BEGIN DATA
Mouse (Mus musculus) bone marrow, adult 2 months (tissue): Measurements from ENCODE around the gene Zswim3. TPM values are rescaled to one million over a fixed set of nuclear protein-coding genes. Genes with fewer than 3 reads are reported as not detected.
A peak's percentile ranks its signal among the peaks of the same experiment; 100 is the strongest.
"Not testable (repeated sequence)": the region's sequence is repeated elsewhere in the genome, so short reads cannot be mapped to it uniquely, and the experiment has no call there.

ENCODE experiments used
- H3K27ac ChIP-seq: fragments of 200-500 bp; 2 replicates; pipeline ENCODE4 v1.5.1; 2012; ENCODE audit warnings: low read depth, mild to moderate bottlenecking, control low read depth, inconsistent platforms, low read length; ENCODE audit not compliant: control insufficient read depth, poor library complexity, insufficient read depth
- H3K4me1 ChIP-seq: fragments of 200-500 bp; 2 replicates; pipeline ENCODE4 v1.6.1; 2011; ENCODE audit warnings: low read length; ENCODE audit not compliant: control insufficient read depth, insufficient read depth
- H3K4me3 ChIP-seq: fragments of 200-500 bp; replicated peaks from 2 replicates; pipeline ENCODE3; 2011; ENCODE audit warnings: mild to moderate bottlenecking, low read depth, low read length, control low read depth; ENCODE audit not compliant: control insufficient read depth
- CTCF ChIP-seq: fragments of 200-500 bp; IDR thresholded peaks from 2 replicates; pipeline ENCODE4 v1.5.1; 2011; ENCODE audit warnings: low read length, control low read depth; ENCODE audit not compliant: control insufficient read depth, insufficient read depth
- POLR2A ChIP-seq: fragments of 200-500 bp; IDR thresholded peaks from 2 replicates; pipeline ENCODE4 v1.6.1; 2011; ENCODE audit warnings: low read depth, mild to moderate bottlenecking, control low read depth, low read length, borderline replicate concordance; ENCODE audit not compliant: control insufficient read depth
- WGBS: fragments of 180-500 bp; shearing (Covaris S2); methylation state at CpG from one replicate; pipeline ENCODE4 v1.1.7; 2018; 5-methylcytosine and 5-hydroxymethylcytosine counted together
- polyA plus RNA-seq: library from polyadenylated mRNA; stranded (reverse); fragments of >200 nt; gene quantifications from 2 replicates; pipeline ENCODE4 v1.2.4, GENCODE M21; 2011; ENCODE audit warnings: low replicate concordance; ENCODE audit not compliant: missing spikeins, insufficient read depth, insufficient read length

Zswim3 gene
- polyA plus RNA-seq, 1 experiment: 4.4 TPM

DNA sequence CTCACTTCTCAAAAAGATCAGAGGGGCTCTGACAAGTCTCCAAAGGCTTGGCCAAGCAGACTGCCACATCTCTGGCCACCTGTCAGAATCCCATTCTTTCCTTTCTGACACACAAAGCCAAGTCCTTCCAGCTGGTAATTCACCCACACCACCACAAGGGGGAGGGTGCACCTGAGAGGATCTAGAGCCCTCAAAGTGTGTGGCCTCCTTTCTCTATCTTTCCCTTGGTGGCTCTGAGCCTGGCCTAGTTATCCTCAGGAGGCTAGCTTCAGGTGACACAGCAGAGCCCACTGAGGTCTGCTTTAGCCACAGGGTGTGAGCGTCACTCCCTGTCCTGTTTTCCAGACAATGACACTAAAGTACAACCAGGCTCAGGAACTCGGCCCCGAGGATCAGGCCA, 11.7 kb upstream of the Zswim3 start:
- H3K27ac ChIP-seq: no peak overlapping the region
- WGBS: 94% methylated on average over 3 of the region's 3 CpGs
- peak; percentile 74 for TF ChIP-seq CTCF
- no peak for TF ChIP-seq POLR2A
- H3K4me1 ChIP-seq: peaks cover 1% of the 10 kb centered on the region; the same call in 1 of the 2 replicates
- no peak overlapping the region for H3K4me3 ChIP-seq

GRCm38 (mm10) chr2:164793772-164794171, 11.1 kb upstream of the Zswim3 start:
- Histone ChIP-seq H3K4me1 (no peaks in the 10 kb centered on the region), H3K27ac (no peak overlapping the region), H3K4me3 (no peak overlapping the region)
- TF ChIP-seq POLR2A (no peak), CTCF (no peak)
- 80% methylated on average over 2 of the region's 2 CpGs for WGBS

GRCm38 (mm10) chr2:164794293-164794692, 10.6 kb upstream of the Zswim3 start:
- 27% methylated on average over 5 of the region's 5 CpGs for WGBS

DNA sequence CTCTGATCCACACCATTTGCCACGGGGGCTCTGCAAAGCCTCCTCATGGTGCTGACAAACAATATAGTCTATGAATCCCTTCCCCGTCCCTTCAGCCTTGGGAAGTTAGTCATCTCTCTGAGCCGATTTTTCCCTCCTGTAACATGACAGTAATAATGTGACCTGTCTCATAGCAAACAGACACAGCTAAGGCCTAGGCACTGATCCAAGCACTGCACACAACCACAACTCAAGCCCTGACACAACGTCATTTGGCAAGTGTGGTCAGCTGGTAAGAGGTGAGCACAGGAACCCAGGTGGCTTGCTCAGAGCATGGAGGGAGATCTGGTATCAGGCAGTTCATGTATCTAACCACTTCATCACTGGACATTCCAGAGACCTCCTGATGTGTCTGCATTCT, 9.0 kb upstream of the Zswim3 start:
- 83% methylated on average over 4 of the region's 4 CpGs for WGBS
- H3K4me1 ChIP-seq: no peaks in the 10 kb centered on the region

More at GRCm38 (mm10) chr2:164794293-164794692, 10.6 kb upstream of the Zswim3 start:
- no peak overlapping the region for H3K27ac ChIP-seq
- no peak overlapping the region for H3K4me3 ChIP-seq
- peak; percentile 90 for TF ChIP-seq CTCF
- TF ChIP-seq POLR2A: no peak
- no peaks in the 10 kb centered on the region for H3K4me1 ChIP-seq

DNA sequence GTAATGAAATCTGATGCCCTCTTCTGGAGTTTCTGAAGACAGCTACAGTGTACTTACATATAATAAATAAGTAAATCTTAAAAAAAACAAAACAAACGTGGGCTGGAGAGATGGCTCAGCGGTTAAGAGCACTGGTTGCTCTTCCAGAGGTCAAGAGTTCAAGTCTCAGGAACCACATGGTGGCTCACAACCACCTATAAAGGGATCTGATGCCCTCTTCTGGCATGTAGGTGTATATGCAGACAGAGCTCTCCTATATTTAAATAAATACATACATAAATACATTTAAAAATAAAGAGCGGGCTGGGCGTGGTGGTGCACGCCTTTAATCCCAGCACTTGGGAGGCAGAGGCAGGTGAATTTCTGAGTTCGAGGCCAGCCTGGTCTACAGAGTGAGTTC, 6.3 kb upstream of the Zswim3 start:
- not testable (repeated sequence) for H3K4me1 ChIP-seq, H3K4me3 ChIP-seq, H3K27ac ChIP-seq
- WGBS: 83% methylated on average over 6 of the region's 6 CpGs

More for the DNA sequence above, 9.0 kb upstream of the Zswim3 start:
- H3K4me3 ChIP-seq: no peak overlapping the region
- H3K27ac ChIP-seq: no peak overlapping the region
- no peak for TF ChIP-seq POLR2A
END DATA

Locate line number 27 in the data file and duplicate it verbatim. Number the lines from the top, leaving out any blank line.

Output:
DNA sequence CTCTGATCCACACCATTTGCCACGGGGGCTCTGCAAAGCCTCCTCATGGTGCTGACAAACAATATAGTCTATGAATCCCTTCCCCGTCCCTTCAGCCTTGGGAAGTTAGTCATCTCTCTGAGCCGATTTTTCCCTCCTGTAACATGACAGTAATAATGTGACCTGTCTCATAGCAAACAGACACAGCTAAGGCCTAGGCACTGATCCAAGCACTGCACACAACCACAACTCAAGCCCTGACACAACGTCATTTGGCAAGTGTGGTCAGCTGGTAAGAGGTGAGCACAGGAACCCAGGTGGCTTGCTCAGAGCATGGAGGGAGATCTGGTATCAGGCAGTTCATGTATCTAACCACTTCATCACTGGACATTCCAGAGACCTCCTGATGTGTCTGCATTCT, 9.0 kb upstream of the Zswim3 start: